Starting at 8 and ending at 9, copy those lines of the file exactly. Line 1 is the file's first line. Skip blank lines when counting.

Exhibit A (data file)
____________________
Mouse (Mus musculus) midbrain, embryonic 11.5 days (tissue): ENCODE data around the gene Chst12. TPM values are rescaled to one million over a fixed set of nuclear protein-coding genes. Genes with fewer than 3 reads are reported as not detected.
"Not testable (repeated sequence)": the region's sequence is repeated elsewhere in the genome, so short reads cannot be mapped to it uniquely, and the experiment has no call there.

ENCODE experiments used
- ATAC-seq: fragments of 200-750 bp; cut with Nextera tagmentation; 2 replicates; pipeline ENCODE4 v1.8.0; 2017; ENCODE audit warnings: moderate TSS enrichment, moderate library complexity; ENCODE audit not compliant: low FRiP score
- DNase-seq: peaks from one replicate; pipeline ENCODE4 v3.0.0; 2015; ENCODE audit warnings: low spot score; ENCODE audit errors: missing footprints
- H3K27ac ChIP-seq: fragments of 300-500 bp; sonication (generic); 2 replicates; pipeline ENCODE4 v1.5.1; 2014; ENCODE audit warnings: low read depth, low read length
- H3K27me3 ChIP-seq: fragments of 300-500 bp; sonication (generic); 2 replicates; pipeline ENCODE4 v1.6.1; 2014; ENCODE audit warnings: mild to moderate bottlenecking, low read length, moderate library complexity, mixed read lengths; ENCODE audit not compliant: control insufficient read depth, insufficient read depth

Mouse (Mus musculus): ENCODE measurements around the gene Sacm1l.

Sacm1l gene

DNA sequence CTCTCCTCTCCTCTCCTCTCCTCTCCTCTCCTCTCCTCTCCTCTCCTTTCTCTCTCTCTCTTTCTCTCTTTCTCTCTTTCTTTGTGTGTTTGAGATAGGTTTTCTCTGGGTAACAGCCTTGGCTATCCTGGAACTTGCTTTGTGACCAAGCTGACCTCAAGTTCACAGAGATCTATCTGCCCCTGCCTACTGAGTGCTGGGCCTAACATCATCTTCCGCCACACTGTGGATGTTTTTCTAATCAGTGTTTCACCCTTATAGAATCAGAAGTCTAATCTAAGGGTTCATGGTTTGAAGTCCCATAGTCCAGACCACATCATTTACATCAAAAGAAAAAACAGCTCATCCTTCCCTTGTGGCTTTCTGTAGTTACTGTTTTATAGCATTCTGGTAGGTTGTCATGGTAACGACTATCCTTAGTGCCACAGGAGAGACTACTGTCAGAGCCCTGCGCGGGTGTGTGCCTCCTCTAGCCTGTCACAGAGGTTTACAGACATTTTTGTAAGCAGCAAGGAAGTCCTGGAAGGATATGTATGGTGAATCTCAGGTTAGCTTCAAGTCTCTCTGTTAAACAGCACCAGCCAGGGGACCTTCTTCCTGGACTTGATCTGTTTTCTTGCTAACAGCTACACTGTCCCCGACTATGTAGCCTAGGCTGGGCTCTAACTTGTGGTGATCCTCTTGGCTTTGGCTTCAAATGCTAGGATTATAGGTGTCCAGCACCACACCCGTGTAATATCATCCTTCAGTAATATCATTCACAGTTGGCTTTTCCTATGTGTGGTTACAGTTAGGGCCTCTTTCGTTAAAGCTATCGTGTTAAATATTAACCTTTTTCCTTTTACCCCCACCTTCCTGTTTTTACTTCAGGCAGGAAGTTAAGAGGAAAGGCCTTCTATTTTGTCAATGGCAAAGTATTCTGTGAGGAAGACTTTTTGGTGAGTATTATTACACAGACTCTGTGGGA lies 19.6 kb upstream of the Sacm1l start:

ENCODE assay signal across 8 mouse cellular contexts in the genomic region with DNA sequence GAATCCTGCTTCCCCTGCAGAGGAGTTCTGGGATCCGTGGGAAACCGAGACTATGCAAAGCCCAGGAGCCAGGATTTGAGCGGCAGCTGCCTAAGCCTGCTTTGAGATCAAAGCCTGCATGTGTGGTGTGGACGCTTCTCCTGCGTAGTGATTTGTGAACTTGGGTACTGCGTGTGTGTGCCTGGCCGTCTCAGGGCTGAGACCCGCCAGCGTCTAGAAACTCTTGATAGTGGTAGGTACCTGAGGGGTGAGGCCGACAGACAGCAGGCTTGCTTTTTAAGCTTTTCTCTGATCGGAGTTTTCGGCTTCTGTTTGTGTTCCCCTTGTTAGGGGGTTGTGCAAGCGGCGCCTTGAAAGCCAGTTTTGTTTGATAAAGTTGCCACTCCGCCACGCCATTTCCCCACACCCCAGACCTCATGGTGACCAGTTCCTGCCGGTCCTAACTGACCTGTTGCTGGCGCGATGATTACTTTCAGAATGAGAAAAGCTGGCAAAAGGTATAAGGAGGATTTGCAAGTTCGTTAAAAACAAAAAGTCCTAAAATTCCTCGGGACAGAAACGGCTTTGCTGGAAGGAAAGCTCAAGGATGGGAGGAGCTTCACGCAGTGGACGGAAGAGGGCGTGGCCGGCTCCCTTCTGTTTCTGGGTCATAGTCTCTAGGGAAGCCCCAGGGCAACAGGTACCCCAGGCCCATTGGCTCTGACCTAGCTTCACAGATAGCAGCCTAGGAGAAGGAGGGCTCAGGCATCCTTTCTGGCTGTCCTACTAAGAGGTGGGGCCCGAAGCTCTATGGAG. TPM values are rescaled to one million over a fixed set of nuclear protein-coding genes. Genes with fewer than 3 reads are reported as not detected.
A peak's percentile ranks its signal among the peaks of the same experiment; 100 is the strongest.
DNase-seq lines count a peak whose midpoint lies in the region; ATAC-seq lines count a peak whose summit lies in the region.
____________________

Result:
Mouse (Mus musculus): ENCODE measurements around the gene Sacm1l.

Sacm1l gene